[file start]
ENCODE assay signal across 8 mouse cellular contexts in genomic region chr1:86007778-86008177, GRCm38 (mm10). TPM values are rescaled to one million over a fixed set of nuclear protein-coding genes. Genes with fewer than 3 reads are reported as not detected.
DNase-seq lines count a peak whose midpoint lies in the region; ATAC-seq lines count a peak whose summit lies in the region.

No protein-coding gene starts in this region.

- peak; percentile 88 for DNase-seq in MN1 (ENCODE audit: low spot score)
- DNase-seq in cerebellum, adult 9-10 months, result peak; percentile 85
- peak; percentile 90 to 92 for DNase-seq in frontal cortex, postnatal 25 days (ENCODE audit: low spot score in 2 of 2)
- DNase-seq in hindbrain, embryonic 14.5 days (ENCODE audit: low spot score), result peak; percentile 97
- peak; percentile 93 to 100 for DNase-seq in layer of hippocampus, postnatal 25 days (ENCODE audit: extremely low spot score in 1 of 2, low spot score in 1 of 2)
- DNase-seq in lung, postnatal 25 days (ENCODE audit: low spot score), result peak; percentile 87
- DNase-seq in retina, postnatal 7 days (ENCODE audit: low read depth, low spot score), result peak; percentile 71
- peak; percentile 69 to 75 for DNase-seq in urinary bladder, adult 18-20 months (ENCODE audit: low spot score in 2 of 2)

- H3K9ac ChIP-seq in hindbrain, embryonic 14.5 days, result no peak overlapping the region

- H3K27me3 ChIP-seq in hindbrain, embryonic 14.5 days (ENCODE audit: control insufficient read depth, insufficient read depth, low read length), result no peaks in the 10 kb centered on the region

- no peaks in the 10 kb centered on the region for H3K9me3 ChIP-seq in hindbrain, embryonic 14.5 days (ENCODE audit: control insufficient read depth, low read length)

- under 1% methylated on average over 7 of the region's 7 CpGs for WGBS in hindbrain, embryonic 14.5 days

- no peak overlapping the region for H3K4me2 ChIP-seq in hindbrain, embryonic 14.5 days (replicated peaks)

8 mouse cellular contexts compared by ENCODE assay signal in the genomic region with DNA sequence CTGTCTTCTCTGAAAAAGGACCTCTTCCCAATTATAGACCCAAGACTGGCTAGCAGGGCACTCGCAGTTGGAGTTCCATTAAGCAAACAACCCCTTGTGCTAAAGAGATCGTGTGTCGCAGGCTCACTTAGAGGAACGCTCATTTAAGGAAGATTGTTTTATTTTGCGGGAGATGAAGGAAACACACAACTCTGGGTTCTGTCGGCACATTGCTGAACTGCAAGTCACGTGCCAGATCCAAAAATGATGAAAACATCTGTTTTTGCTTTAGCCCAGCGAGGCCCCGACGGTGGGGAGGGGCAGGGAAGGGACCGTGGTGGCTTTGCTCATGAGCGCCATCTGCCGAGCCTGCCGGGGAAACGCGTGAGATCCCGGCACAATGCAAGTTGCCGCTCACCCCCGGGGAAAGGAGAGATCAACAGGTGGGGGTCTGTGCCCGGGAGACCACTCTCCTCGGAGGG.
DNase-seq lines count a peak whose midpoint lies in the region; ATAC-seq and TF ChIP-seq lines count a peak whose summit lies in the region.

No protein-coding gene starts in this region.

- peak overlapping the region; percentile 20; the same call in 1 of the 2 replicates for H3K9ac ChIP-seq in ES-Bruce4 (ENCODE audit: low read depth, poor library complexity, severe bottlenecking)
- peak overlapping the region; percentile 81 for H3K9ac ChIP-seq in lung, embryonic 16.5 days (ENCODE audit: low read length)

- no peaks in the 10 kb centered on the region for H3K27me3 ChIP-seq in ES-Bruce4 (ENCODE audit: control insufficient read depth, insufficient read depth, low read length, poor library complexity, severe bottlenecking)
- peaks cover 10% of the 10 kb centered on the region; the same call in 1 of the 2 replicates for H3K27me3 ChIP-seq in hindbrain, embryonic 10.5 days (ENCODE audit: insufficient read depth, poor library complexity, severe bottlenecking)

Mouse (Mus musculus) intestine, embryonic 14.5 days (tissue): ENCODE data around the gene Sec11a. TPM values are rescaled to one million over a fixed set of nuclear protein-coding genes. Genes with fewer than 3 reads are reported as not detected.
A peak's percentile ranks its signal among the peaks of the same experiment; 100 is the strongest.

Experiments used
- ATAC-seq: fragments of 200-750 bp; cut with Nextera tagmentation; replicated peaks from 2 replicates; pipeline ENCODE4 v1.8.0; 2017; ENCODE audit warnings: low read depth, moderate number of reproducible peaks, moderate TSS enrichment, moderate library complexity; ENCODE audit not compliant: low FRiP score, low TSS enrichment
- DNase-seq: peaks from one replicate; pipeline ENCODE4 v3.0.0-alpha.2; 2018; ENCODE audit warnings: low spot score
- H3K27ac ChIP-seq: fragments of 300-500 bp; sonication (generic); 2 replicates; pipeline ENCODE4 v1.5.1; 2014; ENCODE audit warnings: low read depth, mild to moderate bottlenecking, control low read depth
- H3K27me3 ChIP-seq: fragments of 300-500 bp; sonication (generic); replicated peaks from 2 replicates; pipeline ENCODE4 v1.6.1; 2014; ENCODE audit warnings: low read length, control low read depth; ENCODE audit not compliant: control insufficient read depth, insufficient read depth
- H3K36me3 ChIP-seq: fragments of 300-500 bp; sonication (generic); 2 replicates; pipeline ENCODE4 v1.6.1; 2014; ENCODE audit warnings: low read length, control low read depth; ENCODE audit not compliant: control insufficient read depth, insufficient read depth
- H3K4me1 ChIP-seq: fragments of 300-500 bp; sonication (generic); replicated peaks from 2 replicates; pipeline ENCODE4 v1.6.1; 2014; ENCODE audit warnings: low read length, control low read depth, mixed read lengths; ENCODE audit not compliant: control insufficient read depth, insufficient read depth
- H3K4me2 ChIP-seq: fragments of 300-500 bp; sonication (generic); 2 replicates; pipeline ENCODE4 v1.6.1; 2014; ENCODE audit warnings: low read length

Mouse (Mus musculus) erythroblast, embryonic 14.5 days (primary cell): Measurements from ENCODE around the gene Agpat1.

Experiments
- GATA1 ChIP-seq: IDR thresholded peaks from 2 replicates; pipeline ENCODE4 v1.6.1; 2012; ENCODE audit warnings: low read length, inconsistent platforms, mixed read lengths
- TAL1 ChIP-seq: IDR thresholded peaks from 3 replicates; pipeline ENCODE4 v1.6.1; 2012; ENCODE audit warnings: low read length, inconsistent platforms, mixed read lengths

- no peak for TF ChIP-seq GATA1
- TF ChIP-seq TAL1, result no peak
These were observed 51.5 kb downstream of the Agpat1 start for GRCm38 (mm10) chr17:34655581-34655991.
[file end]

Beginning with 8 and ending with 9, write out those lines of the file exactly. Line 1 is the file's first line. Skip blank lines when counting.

- peak; percentile 93 to 100 for DNase-seq in layer of hippocampus, postnatal 25 days (ENCODE audit: extremely low spot score in 1 of 2, low spot score in 1 of 2)
- DNase-seq in lung, postnatal 25 days (ENCODE audit: low spot score), result peak; percentile 87